The Nexus Line and VoLTE…Why it Matters

People People

So I’ve been a regular in posting all types of silliness and starting wars with Apple FanBoys so I figured I should drop some of my post on my own blog.  So  as everyone knows I’m all about my technology, phones, tablets, cars, audio, basically anything that runs on a battery.  I am also a big Android guy, and I super excited for the upcoming release of the new Nexus from Google..well long story short it does not have LTE and that started a big hooplah and crying from the tech crowd and yeah….moving on.

So I think once VoLTE hits this how thing about Verizon being weird about having locked devices will effectively end.

First lets talk about LTE

Verizon won the C Block spectrum in March of 2008, bringing the rise of LTE and crazy data speeds on are mobile devices. Everyone was like Google might get into the mobile business as they were bidding on the Spectrum, when in all reality they were setting the reserve price to ensure Open-Access to that block of Spectrum. Verizon won, we have LTE, and the rest is history.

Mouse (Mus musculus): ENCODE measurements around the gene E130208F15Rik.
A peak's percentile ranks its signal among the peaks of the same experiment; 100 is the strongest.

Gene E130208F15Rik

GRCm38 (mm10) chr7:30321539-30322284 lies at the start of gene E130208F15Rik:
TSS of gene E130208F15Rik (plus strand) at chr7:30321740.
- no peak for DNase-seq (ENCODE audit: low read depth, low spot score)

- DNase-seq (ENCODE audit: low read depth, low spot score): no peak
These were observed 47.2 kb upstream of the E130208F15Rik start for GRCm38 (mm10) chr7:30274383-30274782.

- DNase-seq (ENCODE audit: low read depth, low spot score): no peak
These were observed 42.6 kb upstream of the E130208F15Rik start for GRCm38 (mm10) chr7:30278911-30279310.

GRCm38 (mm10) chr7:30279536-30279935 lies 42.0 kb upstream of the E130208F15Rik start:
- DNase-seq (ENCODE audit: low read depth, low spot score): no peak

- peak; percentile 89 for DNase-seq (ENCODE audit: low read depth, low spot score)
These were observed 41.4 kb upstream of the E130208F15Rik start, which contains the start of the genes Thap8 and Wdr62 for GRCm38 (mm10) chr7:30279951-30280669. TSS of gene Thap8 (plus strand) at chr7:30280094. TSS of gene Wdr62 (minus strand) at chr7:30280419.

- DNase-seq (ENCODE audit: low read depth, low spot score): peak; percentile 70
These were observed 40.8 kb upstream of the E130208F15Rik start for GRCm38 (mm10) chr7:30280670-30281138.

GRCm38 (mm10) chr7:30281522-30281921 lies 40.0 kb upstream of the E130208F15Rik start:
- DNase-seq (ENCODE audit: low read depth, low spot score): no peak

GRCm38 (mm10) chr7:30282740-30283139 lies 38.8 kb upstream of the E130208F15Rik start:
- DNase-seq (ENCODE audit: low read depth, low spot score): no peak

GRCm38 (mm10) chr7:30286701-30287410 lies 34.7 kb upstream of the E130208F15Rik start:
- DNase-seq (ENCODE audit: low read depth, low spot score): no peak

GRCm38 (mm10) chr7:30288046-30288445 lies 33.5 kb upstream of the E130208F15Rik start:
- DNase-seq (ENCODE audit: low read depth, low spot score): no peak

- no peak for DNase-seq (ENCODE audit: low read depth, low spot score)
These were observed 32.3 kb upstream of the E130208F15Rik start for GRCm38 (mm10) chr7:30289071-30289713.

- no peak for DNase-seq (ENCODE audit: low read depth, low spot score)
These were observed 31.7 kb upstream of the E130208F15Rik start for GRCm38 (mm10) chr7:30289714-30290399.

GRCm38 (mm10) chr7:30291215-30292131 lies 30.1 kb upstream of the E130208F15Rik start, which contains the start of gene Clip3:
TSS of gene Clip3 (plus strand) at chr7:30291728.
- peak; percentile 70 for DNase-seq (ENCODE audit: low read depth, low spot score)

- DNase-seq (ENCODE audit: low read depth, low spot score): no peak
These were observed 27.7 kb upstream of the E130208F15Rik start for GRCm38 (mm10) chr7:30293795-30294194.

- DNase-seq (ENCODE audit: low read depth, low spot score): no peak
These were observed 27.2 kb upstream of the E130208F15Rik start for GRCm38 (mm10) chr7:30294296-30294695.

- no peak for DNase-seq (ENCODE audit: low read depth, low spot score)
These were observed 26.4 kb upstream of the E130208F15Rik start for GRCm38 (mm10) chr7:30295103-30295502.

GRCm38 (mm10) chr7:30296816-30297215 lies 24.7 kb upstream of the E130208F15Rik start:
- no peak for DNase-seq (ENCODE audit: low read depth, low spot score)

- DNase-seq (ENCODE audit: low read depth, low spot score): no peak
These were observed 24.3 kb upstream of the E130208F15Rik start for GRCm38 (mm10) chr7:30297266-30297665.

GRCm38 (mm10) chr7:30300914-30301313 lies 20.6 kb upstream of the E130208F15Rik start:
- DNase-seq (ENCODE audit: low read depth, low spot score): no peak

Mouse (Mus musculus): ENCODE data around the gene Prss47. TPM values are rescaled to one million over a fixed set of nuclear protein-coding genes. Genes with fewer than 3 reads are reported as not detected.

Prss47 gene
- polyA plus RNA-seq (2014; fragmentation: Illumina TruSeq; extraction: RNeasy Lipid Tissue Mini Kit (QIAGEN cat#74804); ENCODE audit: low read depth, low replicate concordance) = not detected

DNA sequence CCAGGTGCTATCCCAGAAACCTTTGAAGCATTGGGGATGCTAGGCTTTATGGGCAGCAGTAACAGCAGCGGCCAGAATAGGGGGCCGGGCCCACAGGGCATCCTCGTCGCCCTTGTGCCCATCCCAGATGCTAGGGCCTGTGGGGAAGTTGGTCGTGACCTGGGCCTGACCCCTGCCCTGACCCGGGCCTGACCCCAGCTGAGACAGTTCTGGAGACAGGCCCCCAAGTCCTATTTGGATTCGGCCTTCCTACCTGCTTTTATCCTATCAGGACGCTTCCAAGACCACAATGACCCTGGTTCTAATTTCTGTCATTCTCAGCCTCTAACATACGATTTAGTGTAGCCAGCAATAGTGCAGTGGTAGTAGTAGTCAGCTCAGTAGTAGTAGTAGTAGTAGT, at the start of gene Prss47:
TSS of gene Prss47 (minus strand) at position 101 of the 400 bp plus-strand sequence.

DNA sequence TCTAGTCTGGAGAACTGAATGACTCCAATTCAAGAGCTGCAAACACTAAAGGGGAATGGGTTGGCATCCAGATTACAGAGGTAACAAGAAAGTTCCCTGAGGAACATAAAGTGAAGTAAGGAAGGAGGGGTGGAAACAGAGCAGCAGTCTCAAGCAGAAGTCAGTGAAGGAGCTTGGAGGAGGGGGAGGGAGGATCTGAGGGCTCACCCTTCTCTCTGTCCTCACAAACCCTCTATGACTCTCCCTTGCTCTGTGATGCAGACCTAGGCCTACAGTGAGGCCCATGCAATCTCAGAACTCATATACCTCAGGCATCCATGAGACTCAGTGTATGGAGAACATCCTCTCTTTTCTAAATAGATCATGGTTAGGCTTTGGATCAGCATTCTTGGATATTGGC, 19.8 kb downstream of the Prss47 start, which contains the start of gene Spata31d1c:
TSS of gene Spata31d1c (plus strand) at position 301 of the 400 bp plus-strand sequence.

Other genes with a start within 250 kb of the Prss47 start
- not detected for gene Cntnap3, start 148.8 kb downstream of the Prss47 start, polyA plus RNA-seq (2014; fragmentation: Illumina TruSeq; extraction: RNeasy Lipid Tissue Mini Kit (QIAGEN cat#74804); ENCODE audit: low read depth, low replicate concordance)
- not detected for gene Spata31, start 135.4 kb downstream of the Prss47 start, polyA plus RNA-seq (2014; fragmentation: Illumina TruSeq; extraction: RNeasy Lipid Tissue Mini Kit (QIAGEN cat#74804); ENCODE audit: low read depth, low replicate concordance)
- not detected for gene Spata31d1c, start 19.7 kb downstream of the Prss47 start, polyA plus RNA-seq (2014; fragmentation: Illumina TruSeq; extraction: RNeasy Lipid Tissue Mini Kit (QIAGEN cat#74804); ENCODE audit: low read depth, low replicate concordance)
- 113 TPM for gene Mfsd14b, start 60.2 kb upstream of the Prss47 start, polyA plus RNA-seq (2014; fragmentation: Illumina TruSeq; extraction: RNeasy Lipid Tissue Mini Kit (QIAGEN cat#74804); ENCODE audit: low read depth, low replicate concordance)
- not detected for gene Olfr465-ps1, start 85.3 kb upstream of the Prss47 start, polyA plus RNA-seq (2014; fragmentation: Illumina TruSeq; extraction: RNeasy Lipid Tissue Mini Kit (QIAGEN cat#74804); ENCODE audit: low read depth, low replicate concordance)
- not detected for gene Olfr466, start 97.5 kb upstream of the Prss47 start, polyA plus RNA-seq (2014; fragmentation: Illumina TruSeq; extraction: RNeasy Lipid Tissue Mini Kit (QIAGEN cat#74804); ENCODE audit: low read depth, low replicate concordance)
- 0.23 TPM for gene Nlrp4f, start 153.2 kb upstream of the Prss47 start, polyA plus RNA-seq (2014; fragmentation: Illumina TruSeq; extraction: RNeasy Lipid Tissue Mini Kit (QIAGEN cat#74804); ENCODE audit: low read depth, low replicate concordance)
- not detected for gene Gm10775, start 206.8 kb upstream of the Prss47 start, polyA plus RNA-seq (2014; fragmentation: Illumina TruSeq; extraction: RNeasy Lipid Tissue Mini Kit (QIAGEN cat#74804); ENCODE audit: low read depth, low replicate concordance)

So What Happened to Open Access?

Open Access is still a provision. Which is probably the reason Verizon never really came after folks who rooted their phones and used wireless tethering apps. They were actually fined for trying to block these apps in the Play Store, so the Open Access provisions are alive and kicking. This makes some people wonder why is this a problem then? Because Verizon still uses CDMA for voice services. They basically have an hybrid LTE CDMA model. So in turn they are still allowed to lock down their phones due to the need of CDMA. Updates for the Galaxy Nexus is more of an issue because VZW requires all this rigorous testing for their CDMA network, not necessarily the LTE network.